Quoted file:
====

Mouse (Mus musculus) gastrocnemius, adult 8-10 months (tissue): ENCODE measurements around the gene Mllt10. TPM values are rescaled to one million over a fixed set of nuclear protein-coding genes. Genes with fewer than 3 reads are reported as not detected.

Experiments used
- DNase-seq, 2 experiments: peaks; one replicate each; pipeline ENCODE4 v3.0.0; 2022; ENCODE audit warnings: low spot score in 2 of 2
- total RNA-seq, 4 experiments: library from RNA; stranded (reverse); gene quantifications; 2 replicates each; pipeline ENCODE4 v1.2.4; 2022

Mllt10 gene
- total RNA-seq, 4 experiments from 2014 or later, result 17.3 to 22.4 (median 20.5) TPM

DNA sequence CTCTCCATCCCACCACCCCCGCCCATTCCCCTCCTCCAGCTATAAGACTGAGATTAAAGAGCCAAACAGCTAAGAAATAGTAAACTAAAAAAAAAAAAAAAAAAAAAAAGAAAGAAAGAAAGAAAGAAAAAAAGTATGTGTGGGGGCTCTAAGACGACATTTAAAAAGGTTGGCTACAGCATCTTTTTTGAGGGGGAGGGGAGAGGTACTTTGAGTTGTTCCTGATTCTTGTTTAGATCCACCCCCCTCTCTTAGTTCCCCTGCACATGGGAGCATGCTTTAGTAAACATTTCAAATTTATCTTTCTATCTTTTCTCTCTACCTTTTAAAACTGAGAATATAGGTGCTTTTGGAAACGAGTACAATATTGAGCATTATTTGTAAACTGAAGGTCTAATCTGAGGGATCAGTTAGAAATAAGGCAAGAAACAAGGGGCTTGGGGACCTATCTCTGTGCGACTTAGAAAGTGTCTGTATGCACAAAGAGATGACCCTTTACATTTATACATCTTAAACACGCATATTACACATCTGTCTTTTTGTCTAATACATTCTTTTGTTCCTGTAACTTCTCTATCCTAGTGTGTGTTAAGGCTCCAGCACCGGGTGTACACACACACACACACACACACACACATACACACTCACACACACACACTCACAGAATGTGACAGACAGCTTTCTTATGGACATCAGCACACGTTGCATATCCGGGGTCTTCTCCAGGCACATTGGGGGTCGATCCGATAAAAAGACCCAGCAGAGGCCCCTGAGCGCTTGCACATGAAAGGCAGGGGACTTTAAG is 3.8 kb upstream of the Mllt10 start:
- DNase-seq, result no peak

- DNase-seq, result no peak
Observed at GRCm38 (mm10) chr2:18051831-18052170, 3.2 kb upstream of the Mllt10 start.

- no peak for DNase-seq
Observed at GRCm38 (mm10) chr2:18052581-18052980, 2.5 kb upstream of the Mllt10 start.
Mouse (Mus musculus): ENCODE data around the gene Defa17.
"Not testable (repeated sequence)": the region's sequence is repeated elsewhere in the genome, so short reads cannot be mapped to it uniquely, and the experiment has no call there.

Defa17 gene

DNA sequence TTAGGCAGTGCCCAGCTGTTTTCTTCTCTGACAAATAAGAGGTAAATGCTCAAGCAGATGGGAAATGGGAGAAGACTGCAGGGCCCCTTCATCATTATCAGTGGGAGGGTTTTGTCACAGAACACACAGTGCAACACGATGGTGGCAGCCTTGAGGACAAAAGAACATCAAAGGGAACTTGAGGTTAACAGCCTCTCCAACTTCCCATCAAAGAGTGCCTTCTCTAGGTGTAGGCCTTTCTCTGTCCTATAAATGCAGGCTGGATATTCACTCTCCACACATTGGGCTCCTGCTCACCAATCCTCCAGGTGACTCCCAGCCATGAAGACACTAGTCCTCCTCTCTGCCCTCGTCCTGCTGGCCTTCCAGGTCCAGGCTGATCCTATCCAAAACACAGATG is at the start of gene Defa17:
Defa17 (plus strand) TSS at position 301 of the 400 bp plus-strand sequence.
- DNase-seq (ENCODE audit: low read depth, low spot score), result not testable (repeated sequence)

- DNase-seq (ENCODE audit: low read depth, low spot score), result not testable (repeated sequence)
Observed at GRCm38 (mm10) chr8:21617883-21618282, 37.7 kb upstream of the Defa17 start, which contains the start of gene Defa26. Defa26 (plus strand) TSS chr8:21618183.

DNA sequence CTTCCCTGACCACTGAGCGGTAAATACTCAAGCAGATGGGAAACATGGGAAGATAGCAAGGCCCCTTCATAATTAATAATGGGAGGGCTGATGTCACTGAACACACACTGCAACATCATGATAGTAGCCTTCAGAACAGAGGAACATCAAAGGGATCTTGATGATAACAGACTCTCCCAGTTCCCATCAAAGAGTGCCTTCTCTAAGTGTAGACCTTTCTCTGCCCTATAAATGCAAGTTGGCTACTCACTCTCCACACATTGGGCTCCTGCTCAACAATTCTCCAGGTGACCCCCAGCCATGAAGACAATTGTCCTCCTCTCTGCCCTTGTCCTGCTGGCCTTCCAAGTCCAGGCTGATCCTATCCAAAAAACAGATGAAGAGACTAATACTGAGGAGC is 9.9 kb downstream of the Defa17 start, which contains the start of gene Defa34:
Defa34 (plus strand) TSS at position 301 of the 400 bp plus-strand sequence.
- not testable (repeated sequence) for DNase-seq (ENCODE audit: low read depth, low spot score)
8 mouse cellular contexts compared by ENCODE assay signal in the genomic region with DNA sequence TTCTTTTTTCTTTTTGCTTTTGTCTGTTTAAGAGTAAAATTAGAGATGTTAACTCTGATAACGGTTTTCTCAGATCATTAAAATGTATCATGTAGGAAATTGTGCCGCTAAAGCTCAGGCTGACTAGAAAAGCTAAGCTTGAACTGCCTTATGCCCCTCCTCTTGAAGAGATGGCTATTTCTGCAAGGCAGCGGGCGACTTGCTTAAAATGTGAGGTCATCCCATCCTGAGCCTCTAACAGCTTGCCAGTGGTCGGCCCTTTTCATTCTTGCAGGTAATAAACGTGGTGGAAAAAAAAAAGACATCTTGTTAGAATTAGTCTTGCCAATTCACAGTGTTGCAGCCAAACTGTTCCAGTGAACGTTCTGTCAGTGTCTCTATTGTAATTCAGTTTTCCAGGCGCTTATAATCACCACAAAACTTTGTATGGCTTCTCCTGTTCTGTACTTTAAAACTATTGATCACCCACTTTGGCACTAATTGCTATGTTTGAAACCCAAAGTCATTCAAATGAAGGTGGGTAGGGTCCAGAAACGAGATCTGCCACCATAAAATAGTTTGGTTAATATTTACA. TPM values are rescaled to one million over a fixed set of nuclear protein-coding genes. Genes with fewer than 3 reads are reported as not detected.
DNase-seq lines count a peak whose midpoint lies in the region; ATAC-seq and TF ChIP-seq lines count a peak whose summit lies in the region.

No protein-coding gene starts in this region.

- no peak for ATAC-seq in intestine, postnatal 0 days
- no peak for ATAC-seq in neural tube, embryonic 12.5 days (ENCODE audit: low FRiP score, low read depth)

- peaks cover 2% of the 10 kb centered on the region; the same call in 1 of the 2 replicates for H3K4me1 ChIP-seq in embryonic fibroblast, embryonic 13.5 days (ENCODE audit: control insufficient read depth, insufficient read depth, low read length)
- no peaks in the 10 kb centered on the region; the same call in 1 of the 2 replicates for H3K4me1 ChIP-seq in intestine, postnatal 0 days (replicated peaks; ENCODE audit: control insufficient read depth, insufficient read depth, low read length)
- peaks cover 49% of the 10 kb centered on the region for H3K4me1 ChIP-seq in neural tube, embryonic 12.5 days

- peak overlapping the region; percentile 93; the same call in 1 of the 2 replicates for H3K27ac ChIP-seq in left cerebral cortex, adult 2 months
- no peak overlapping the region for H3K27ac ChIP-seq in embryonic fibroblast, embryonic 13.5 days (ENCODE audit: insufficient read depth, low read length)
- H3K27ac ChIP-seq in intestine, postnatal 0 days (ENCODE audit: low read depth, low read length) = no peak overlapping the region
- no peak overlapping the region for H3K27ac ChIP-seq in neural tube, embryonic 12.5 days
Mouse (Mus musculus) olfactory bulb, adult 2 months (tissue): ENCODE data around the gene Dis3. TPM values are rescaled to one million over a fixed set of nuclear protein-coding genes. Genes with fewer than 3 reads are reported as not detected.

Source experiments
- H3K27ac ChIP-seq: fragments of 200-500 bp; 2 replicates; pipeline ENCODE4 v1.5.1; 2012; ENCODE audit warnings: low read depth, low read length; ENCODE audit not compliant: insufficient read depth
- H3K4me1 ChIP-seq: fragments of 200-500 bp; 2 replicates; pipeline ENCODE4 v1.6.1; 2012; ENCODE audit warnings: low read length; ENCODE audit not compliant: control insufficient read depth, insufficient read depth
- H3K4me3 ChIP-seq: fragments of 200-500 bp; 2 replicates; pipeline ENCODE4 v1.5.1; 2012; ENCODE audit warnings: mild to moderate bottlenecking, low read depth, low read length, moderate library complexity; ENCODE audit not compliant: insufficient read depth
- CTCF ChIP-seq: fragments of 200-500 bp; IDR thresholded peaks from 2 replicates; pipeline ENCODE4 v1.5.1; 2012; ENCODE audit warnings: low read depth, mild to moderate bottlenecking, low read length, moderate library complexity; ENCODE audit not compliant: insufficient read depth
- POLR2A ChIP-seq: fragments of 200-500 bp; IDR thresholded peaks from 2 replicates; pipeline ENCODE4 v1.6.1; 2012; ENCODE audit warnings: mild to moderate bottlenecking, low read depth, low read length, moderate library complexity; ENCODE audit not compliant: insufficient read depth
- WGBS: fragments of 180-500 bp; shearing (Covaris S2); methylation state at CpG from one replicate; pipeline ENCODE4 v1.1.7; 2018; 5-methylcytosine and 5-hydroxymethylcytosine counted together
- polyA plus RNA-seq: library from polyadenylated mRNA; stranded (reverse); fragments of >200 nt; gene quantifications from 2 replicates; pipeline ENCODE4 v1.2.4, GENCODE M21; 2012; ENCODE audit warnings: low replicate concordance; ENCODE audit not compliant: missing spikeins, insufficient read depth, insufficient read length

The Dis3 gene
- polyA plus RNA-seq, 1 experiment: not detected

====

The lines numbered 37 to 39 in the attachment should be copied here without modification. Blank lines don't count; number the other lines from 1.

Source experiments
- H3K27ac ChIP-seq: fragments of 200-500 bp; 2 replicates; pipeline ENCODE4 v1.5.1; 2012; ENCODE audit warnings: low read depth, low read length; ENCODE audit not compliant: insufficient read depth
- H3K4me1 ChIP-seq: fragments of 200-500 bp; 2 replicates; pipeline ENCODE4 v1.6.1; 2012; ENCODE audit warnings: low read length; ENCODE audit not compliant: control insufficient read depth, insufficient read depth